For the last two months, Lori Menkedick and her family have called the Evergreen …
Virginia Bill Proposes Mandatory School Bathroom Inspections Every Half Hour
Virginia schools may soon be required to implement a new safety measure under a bill proposed by a Republican delegate. According to the bill, a school employee would be responsible for checking every bathroom in the school every half-hour to ensure the safety of students.
This proposal comes after a disturbing case in 2020, where a 6-year-old student in Hampton was allegedly sexually assaulted by another student in a school bathroom over a period of 18 months.
Del. A.C. Cordoza, R-Hampton, the patron of the bill, clarified that it is still a working paper and may be subject to amendments before it is finalized. He mentioned that nothing is set in stone until it receives the governor’s approval.
What Does the Proposal Entail?
The proposed House Bill 1528, also known as Celeste’s Law after the Hampton student, outlines the requirement for public schools to assign an employee to check every restroom in the building at least once every 30 minutes during regular school hours. Cordoza explained that this measure not only ensures bathroom safety but also allows the designated employee to observe any suspicious activities or potential harm to other students while conducting the checks.
Cordoza acknowledged that the school culture has changed over the years, which motivated him to introduce this bill. He emphasized that the intention behind the legislation is not to remove teachers from their classrooms for security checks. Instead, the bill specifies that employees responsible for checking the restrooms can be school resource officers or school security officers.
He clarified, “We don’t want to overburden school resource officers or SSOs either. We just want to make sure our kids are safe, and I want to do that in the most effective and efficient way possible.”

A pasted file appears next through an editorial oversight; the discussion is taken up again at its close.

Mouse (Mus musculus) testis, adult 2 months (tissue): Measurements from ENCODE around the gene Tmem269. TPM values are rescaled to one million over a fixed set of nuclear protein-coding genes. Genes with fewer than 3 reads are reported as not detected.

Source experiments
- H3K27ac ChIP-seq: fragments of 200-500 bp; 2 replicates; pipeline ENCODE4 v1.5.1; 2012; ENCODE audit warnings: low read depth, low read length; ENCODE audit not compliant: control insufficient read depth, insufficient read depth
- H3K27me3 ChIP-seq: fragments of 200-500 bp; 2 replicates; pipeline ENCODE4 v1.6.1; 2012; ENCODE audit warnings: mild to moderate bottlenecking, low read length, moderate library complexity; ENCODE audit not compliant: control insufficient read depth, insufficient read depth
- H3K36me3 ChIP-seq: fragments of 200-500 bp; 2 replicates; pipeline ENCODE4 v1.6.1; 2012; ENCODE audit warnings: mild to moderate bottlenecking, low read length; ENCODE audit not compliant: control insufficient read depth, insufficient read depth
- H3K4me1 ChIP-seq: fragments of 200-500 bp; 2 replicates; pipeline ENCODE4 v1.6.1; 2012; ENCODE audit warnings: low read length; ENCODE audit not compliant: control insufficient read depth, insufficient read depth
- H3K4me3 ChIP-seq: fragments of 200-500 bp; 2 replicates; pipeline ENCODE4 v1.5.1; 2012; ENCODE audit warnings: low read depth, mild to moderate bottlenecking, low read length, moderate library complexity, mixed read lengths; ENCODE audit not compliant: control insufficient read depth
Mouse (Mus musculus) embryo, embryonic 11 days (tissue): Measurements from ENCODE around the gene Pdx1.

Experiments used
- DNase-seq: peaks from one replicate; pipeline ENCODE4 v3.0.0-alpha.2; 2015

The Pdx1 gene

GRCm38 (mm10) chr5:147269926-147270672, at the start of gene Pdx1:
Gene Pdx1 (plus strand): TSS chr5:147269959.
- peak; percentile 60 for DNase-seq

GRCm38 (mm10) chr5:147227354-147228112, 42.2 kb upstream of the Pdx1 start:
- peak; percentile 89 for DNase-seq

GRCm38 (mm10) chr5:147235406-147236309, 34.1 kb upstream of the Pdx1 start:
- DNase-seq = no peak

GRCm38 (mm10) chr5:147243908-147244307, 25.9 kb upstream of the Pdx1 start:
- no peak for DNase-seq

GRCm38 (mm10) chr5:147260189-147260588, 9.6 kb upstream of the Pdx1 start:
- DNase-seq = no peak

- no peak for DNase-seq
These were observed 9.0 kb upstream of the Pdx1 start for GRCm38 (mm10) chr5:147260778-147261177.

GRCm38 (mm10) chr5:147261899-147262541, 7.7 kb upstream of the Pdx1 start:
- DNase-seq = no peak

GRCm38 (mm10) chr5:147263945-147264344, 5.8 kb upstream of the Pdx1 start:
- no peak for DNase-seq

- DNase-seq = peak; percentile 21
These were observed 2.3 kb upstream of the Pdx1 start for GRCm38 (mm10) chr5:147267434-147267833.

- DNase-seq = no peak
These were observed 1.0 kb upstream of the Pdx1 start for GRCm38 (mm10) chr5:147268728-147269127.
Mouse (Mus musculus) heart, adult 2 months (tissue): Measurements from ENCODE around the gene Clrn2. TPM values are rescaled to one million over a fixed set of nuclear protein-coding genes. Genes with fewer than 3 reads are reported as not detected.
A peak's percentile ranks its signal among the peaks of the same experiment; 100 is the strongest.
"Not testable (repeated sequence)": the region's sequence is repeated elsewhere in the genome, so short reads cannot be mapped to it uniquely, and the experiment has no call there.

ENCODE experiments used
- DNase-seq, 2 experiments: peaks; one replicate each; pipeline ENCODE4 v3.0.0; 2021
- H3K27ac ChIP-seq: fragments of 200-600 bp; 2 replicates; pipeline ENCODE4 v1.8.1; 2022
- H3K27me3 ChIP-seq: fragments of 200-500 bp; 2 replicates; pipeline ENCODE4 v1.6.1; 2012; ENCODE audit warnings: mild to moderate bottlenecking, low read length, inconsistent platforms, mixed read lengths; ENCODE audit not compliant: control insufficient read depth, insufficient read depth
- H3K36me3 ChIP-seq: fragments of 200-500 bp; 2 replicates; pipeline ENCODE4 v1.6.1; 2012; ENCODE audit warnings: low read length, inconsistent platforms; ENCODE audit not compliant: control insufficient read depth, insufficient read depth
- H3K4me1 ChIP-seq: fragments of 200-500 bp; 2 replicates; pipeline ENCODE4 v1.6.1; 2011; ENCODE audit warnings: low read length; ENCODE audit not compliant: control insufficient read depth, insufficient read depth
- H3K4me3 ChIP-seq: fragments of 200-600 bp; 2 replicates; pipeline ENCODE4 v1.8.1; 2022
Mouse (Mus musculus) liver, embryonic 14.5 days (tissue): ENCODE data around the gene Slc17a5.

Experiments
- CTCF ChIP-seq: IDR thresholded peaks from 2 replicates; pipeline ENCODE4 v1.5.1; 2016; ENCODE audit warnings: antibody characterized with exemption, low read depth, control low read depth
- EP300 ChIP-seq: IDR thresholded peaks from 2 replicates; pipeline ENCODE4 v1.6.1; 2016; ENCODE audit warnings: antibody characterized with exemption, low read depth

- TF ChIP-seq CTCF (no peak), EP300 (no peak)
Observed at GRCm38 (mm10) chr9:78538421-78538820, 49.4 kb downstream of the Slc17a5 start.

The Hampton Case and Its Impact
Cordoza stated that he made a promise to Nikia Miller, the mother of the student involved in the Hampton case, to take all necessary actions to prevent similar incidents from occurring again in his area or across the commonwealth.
According to the mother, in March 2020, a principal from Hampton City Public Schools informed her that her child had been sexually assaulted multiple times by another student who was a year older. The assaults began when her daughter was 6 years old and lasted for about 18 months.
Miller revealed that her daughter experienced repeated anxiety and panic attacks as a result of the assaults and had to attend therapy sessions on a weekly basis. She also had to be transferred to another school for her safety.
In response to the incident, Miller filed a $5 million lawsuit against Hampton schools, alleging negligence on their part, as reported by the Virginian-Pilot.
Hampton City Public Schools conducted an investigation along with the Hampton City Police Division and found that two second-grade girls from different after-school programs had met in a girls’ restroom after school hours. The school division claimed that they were unaware of these encounters until after they had taken place.
In a statement to WTKR, the school division expressed their commitment to providing a safe environment for all students. They stated that, upon the parent’s request, the aggrieved student was enrolled in another school and offered counseling.
Notably, the Hampton case is not an isolated incident. Another incident took place in Loudoun County Public Schools in 2021, where a high school student assaulted two female students on separate occasions. The initial assault occurred in a bathroom, and the student later transferred to another school, where he assaulted another student. The first victim has now filed a $30 million lawsuit against the school division, claiming that Title IX processes were not followed and that the division failed to initiate an investigation until five months after the assault.
Cordoza, having knowledge of the Loudoun cases as well, believes that the General Assembly must take proactive steps to prevent such incidents from happening in the future.